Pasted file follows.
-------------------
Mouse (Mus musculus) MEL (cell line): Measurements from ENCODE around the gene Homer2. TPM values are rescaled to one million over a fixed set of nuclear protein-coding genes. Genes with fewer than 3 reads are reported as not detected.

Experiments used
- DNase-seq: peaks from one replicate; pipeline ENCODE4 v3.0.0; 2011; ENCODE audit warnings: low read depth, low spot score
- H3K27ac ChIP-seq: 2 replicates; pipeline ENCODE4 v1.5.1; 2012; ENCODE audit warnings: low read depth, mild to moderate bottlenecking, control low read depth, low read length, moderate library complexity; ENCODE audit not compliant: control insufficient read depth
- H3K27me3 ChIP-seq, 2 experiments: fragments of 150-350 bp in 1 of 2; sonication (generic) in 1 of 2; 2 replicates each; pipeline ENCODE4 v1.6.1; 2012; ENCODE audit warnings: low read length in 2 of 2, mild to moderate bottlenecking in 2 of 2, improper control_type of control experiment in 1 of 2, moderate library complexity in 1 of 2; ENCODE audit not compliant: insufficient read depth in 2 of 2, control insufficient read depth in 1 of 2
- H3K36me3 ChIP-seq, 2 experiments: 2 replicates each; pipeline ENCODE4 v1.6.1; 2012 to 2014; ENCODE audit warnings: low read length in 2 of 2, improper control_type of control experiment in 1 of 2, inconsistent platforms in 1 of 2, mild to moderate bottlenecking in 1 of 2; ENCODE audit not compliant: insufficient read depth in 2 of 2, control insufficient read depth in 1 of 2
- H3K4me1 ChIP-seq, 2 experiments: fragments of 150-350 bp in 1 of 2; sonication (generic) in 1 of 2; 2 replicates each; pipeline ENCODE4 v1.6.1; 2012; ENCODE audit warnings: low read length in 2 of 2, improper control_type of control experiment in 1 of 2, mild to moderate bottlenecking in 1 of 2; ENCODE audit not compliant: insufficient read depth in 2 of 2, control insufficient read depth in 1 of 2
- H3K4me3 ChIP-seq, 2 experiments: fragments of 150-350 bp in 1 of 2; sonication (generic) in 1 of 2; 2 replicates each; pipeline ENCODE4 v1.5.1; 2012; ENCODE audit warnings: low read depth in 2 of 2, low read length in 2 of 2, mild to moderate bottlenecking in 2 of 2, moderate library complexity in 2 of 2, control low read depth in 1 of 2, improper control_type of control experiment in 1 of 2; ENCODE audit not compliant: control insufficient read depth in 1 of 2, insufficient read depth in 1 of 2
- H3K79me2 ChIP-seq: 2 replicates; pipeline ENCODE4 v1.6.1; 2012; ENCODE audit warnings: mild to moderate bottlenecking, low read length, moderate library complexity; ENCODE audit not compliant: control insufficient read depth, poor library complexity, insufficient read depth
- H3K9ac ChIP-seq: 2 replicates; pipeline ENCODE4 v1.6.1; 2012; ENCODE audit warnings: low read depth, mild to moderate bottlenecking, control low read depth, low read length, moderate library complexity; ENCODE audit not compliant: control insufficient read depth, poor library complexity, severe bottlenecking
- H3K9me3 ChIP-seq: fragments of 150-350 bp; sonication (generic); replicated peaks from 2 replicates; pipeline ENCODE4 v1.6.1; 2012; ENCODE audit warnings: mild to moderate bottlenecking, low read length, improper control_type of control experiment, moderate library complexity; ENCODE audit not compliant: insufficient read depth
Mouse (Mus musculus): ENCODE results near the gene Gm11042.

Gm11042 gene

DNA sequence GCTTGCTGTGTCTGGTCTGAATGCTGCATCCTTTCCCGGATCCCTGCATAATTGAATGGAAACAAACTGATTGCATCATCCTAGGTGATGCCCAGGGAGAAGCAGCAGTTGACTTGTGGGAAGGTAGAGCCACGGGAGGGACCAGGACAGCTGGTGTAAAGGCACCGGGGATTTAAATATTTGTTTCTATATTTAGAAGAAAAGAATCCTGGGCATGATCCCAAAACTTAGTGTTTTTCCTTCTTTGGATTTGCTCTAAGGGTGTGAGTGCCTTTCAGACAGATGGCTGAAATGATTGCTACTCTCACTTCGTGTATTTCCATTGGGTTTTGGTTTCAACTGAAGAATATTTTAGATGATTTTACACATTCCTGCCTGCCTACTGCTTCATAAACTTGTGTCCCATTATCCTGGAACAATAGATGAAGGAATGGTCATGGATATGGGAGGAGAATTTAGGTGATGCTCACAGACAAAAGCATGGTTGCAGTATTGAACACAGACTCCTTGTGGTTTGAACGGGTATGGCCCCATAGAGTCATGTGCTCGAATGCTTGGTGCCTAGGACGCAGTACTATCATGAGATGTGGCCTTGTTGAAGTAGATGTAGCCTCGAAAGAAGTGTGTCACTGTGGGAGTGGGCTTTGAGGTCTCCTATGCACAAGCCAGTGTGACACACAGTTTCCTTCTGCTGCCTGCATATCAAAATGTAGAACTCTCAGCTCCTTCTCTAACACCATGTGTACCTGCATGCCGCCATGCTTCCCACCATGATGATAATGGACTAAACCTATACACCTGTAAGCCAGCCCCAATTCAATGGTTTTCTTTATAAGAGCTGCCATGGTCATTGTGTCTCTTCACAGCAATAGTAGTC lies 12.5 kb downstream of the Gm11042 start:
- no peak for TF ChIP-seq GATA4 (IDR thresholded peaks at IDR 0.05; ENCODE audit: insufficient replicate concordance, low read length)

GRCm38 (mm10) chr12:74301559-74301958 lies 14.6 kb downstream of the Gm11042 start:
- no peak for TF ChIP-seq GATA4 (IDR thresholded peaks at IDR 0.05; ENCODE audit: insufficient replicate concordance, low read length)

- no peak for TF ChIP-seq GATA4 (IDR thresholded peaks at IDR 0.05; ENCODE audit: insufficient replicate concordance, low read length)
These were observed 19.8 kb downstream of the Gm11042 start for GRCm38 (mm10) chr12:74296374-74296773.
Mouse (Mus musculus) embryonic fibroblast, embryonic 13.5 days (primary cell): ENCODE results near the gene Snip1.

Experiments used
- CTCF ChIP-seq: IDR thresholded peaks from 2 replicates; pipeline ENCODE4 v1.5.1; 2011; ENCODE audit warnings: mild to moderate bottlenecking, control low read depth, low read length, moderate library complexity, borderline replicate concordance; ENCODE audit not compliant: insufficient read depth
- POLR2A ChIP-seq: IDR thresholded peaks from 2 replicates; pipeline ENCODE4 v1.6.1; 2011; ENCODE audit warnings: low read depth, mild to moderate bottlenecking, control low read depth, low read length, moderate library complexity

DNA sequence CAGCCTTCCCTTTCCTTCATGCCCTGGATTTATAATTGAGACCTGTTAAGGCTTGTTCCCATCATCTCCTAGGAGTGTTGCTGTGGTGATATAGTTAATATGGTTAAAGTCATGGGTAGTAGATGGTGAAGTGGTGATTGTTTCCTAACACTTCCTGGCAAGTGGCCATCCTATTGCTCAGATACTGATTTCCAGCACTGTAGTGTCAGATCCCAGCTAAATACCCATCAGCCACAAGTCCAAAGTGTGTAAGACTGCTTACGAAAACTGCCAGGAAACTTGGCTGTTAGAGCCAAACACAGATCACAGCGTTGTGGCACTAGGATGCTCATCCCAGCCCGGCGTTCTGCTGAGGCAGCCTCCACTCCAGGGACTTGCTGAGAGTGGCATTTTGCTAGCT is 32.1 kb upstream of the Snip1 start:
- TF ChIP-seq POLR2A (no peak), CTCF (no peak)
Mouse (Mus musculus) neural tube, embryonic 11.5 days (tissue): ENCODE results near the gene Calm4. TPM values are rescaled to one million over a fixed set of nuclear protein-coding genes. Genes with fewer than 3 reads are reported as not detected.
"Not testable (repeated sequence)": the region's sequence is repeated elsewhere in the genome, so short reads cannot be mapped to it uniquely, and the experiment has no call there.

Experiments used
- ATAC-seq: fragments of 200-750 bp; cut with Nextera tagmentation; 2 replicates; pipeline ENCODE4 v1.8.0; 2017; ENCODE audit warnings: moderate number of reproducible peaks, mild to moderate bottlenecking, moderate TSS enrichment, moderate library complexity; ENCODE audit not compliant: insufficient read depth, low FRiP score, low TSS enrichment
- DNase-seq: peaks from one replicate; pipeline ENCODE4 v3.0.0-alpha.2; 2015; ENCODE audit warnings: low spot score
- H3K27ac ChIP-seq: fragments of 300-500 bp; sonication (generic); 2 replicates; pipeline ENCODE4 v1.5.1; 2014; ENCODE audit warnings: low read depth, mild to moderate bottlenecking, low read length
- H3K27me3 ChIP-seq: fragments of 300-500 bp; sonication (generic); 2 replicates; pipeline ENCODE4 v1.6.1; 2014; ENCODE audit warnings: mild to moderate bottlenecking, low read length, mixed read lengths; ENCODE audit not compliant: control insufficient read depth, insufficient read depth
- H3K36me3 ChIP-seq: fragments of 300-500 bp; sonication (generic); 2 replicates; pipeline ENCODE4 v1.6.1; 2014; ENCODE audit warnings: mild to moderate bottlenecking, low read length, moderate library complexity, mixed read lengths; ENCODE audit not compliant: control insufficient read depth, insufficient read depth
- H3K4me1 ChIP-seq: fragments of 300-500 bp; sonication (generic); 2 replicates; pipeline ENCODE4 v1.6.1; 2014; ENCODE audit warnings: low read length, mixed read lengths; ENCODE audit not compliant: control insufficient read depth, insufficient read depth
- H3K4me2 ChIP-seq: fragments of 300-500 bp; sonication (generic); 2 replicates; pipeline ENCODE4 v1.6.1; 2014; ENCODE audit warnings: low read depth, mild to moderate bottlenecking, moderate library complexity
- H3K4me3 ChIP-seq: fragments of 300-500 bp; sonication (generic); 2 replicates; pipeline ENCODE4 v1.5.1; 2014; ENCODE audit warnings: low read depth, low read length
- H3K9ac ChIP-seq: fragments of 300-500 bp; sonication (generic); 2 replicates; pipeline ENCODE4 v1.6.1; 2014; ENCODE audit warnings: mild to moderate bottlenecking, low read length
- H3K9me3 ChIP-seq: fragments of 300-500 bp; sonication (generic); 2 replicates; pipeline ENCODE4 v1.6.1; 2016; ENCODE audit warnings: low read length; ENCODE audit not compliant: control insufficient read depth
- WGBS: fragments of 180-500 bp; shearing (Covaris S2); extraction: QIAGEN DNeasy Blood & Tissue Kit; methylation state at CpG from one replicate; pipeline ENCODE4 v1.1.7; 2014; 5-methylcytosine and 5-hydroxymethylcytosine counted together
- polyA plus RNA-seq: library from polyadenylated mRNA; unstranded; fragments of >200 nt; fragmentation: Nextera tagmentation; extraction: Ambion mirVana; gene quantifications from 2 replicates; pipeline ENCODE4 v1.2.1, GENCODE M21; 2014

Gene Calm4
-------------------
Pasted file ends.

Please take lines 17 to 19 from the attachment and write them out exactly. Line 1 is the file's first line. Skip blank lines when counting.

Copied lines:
- no peak for TF ChIP-seq GATA4 (IDR thresholded peaks at IDR 0.05; ENCODE audit: insufficient replicate concordance, low read length)

- no peak for TF ChIP-seq GATA4 (IDR thresholded peaks at IDR 0.05; ENCODE audit: insufficient replicate concordance, low read length)
These were observed 19.8 kb downstream of the Gm11042 start for GRCm38 (mm10) chr12:74296374-74296773.